Interest rates will drive higher insolvencies warning

UK business leaders have called for action after new predictions that thousands of businesses will fail due to their inability to repay loans which have soared due to rising interest rates.

The Centre for Economics and Business Research (Cebr) revealed there were over 6,700 business insolvencies in Britain in second quarter of this year, more than double what was seen in a typical quarter during the pandemic, though during that period businesses were largely protected from insolvency through a range of measures. However, even compared with a more normal period these are up by 50% compared with the same quarter in 2019. For comparison, the number of quarterly insolvencies averaged 4,100 between 2015 and 2019.

The previous peak (before Q2 2023) in quarterly insolvency levels was in 2009, during the financial crisis.

“Even if we take account of the fact that some of the more recent insolvencies are businesses that might have collapsed in 2020 and 2021 (if there had not been pandemic-induced government support) insolvencies are reaching worrying levels,” Cebr added.

The high level of business failures follows headlines that include the collapse of retailer Wilko and construction company Buckingham Group as well as warnings of the risk of bankruptcy at shared office provider WeWork.

“As Cebr warned back in 2020, many businesses took on debt during the pandemic in order to survive, particularly in sectors such as retail and hospitality,” the report explained. “These businesses saw a post-pandemic boom in demand, but many are likely to still be repaying loans.

“Such businesses paying back loans will be struggling amid the high interest rate environment. The Bank of England has raised its main policy rate from 0.1% in December 2021, to now stand at 5.25%. Higher borrowing charges add to the costs faced by businesses already paying loans, and also deter investment in new projects and equipment. Cebr is currently forecasting further rate rises from the Bank of England to a peak rate of 5.75%, meaning the worst is yet to come in terms of borrowing costs, quite apart from the impact of fixed term loans made when interest rates were lower being rolled over at the new higher rates.”

The think tank added while the UK economy has shown a lot of resilience to the impacts of the high rates of inflation seen in 2022 and 2023, growth in GDP remains very weak, with just 0.2% growth in Q2 2023.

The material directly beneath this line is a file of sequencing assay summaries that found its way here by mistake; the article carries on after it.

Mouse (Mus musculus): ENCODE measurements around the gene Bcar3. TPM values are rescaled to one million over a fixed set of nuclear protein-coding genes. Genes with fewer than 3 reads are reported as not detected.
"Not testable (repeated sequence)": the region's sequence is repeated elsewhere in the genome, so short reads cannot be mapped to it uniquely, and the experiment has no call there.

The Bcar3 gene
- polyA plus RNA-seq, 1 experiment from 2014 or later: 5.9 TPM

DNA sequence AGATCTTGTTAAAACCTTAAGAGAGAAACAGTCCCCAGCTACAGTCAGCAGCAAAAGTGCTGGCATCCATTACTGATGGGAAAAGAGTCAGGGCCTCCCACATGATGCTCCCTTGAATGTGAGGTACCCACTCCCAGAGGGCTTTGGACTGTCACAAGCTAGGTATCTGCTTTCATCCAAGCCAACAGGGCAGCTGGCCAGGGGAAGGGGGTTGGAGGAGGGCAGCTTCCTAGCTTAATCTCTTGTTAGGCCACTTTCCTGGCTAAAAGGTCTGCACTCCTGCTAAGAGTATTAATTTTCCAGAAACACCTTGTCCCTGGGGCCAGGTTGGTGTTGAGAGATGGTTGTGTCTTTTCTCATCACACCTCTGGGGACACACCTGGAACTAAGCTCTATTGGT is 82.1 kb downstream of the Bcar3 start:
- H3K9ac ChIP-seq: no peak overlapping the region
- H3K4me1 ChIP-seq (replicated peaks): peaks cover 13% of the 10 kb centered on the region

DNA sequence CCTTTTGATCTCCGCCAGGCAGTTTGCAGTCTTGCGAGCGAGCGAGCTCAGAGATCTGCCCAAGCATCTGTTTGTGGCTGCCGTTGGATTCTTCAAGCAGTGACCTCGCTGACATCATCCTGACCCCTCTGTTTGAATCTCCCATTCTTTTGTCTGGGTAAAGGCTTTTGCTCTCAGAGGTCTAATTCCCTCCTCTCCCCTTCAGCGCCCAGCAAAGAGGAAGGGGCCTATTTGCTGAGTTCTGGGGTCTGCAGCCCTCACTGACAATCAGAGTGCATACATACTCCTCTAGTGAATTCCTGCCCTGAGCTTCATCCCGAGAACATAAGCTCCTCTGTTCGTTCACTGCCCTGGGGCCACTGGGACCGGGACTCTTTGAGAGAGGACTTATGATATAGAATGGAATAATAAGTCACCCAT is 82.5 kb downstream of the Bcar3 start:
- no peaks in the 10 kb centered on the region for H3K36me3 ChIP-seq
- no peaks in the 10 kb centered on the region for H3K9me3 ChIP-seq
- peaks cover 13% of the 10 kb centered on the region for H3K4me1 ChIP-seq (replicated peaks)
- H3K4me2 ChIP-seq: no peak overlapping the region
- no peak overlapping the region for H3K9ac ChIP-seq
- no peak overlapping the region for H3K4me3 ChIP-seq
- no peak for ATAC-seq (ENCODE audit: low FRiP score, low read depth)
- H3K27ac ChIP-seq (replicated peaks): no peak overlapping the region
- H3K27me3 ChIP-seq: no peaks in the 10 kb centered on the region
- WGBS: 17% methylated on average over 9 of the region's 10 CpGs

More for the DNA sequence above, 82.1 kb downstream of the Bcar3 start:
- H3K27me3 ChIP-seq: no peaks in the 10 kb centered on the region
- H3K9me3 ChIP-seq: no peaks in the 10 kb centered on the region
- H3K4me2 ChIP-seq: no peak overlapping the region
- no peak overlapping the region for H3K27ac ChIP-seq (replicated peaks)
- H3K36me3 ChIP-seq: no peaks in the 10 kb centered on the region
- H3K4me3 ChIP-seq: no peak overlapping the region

This rise in insolvencies may be indicative of a wider downturn in the economy. If large investments in projects are being delayed, likely due to high borrowing costs, and businesses are collapsing, there will be impacts felt throughout the economy, from suppliers of materials to workers losing their jobs.

Looking to the future, Cebr said it expects the rate of business insolvencies to remain high as interest rates continue to rise, pushing up debt repayments to unsustainable levels for some businesses. Our models suggest that there could be 7,000 insolvencies per quarter on average across 2024. Furthermore, Cebr is forecasting a recession in the UK, with two consecutive quarters of contraction in GDP in Q4 2023 and Q1 2024.

Business leaders have called for the government to take action to deliver relief to businesses.

Steven Mooney, CEO at FundMyPitch said: “Why the government is continuing to squeeze the life out of hard-pressed businesses is a complete mystery. Our entrepreneurs and innovators took a serious beating during the Covid-19 pandemic, yet all of them complied with lockdown rules despite losing huge sums of money.

“Their reward for such suffering? Spiralising interest rates and no sign of a lifeline from the government. If things don’t change soon then we’re on a path to simultaneously destroying and a new generation of businesses and crashing the economy.”

Josh Boer, director at tech consultancy VeUP added, “These figures should serve as a wake-up call to the very real risks facing British businesses and underline the need to embrace technology to reduce overheads in challenging times. The reality is that far too many companies still operate with outdated systems in place, failing to take advantage from the full benefits of enhanced IT through cloud technologies that can transform businesses for the long term.”

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